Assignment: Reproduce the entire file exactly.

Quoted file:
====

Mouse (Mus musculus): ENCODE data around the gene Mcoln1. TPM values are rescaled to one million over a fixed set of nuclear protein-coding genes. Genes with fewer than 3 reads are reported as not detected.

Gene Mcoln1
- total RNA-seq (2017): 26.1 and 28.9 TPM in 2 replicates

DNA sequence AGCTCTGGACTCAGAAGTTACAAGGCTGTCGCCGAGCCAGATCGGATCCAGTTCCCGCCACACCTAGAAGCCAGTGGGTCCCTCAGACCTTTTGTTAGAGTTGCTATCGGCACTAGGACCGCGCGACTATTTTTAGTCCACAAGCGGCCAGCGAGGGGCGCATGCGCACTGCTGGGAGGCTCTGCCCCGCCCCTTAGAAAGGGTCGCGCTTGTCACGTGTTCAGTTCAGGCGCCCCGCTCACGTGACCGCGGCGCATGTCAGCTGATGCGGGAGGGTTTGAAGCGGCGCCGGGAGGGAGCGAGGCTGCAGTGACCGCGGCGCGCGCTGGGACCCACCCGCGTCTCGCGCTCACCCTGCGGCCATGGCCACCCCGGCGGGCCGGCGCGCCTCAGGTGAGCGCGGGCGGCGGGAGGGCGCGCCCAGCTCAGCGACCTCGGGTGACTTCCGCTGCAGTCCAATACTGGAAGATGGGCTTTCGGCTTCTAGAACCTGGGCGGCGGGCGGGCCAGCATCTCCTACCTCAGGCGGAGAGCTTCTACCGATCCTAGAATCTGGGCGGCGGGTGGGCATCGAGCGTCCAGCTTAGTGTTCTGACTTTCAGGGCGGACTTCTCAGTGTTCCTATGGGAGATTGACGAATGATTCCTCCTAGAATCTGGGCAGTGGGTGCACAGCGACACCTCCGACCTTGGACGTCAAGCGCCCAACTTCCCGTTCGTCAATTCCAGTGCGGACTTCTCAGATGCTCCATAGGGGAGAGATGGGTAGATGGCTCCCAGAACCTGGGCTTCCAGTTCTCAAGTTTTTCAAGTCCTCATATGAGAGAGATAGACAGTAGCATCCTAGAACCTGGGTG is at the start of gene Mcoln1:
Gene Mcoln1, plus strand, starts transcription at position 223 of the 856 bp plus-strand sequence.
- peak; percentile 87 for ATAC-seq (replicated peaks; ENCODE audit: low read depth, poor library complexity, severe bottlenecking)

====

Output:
Mouse (Mus musculus): ENCODE data around the gene Mcoln1. TPM values are rescaled to one million over a fixed set of nuclear protein-coding genes. Genes with fewer than 3 reads are reported as not detected.

Gene Mcoln1
- total RNA-seq (2017): 26.1 and 28.9 TPM in 2 replicates

DNA sequence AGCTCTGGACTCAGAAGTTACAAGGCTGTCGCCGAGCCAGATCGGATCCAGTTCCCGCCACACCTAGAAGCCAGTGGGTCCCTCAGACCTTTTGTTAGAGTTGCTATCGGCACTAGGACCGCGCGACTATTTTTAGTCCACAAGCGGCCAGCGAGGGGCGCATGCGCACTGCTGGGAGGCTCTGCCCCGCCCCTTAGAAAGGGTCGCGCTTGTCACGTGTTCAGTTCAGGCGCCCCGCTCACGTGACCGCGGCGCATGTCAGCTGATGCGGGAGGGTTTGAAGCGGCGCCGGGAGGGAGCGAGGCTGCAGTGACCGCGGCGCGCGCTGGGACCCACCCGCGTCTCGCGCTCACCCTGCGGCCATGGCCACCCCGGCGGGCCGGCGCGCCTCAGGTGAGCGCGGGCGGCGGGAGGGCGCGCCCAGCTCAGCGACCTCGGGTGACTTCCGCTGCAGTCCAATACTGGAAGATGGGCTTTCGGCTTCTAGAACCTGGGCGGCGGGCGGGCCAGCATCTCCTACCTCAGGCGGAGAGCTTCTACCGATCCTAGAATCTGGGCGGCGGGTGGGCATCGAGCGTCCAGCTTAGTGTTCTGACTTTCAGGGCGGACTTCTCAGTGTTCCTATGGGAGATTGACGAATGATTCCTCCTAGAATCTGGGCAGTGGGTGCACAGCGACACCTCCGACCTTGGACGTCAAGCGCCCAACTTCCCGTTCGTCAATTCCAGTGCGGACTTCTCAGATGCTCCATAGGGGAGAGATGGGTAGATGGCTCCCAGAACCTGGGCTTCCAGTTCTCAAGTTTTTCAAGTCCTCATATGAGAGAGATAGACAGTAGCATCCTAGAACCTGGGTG is at the start of gene Mcoln1:
Gene Mcoln1, plus strand, starts transcription at position 223 of the 856 bp plus-strand sequence.
- peak; percentile 87 for ATAC-seq (replicated peaks; ENCODE audit: low read depth, poor library complexity, severe bottlenecking)